Setauket/Brookhaven records show that Richard lived in Setauket/Brookhaven from 1662 until 1684. While living there, Richard was chosen as one of the town overseers in 1673, 1677 and 1683.
"An American Family Called Warren" seems to propose that (i) Richard Waring immigrated with a young son, also named Richard, (ii) the elder Richard died around 1670, and (iii) all events relating to Richard Waring after about 1670 relate to the younger Richard Waring. No evidence was cited for this theory. However, it was probably based on several evidentiary fragments, which, upon further examination, provide little or no support for the theory. First, Thompson's "History of Long Island" has the name Richard Waring twice in the list of inhabitants of Brookhaven in 1657. While it might be thought that one was the father and one was the son, (i) under the "Two Richards" theory, the son would only have been about 10 at the time so that it highly unlikely that he would be included in the list, and (ii) it is unlikely that someone would include two people with the same name in a short list without adding some descriptor to differentiate them. Most likely, the inclusion of Richard Waring's name in the list twice was just an error. Second, "A Short History of the Warings" and several other older genealogies mention that Richard immigrated with a young son, also named Richard. Again, no evidence for these assertions is provided. Moreover, none of these genealogies suggest that the younger Richard was the father of John, Edmund or Michael Waring. Third, if Richard Waring was the son of Christopher Warren, he would have been baptized in 1619, making him quite old to have been having children up to 1683 and active in land transactions up to 1698. In order to make the Christopher Warren parentage more plausible, it is therefore convenient to adopt a theory that Richard arrived with a young son who was the Richard Waring who appears in the records from 1670-1698. Once the Christopher Warren parentage is eliminated, however, Richard's date of birth is no longer pegged to 1619 and the need for a second, younger Richard to father children in 1670-1683 and engage in land transactions up to 1698 disappears.
There is, in fact, compelling evidence against the "Two Richards" theory and in favor of the proposition that Richard Waring arrived in America alone (without a son named Richard), fathered the children born in 1670-1683 and engaged in the land transactions up to 1698. First, the respected Donald Lines Jacobus assumed all the Brookhaven Oyster Bay records related to a single Richard Waring who was the brother of Katherine (Waring) Lane. Second, the original records of Brookhaven present a continuous series of records referring to Richard Waring from 1662 through 1684 without anything that even hints that there might have been an elder and a younger Richard Waring. Third, once it is established that Richard Waring was the son of Michael Waring and born probably in late 1634, it becomes highly unlikely that Richard would have had a son who could have gotten married to an Akerly around 1667.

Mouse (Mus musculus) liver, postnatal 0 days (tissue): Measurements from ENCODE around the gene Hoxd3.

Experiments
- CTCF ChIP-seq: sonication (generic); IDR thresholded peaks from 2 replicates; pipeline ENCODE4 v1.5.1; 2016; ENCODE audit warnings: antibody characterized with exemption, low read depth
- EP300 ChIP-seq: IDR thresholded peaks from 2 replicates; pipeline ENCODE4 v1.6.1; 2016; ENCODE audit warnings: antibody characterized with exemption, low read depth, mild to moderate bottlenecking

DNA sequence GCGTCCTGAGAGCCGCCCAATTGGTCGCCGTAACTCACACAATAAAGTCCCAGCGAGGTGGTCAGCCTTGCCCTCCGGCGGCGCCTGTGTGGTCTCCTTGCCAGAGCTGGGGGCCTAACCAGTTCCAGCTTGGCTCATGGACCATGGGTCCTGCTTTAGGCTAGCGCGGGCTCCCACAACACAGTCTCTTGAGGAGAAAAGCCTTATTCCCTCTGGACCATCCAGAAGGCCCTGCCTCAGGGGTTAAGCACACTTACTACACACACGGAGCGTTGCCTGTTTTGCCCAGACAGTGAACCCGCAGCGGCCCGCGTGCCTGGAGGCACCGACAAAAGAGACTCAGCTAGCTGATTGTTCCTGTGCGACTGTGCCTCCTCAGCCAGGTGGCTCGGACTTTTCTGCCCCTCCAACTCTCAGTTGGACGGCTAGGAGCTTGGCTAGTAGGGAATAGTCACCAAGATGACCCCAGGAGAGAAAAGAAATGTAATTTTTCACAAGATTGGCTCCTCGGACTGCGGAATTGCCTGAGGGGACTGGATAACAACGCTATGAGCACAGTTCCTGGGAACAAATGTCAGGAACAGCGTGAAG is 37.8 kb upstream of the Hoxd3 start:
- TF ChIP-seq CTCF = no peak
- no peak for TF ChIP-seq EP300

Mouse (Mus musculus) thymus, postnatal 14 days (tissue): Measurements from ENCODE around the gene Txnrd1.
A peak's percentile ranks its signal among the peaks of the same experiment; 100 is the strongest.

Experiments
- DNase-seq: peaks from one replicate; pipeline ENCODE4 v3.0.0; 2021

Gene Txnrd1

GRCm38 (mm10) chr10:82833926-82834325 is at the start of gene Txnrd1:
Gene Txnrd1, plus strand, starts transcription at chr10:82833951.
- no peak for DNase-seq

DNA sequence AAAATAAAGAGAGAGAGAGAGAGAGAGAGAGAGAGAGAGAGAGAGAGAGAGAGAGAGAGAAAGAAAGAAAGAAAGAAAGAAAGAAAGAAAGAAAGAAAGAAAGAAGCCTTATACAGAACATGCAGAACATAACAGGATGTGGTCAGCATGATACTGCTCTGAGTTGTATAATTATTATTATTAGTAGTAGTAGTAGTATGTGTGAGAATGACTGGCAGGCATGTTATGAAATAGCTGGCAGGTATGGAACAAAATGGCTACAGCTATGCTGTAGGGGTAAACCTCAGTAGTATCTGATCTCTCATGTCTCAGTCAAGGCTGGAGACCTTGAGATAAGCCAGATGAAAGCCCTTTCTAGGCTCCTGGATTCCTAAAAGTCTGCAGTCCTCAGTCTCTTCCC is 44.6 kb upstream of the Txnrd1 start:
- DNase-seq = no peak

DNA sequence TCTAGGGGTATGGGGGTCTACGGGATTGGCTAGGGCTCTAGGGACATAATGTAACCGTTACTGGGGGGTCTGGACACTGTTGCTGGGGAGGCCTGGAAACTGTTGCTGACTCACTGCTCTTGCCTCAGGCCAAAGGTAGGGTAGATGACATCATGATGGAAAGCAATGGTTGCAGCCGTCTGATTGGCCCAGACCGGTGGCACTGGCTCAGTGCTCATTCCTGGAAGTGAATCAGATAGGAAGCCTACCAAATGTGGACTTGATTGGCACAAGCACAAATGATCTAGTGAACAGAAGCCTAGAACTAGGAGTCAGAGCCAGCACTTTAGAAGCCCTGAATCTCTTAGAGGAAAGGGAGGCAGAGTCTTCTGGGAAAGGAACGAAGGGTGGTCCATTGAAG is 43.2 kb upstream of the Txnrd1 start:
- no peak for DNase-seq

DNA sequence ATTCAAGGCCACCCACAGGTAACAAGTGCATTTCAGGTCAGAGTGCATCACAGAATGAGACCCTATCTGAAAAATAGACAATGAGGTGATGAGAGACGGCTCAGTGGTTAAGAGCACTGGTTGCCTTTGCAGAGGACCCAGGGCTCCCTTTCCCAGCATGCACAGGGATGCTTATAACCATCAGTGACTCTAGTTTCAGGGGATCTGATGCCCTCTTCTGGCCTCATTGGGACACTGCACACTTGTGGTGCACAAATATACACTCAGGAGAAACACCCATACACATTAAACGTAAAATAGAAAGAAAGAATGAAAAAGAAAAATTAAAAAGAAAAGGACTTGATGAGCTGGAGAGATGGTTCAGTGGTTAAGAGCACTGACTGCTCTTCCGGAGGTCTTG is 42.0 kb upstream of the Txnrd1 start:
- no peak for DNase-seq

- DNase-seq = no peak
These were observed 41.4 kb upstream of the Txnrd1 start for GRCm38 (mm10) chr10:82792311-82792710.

There are some aspects of the "Two Richards" theory that may be true, however. First, it may well be true that the Richard who shows up in the Brookhaven and Oyster Bay records came over as a young boy. If Richard came over to America at the same time his sister Katherine did (probably in 1645), he would only have been 10 years old when he arrived. Second, it is possible that Richard's uncle accompanied him, in which case it would indeed be true that a Richard Waring (the uncle) arrived with a young boy also named Richard Waring. (There is no evidence of this, however, and it is clear that, if uncle Richard did accompany him, he did not stay.) Perhaps more likely is that the records of the ship indicated that the young passenger Richard Waring belonged to a Richard Waring, which may have led some to believe they both immigrated and were father and son.
Both "A Short History of the Warings" and "An American Family Called Warren" state that Richard was originally a Presbyterian. Thompson's "History of Long Island" states that Brookhaven was originally settled by Presbyterians, but there is no evidence that Richard Waring himself was one. "An American Family Called Warren" further claims that Richard became a Quaker. No record has been found that directly supports Richard being a Quaker, but circumstantial evidence makes it plausible. First, Brookhaven is known to have been the location of one of the original Quaker communities and like, Richard, many of the Brookhaven Quakers later moved to Oyster Bay. Second, Richard's son John and most of his children later moved to the Philadelphia area where at least some of them joined the Essex meeting of the Society of Friends.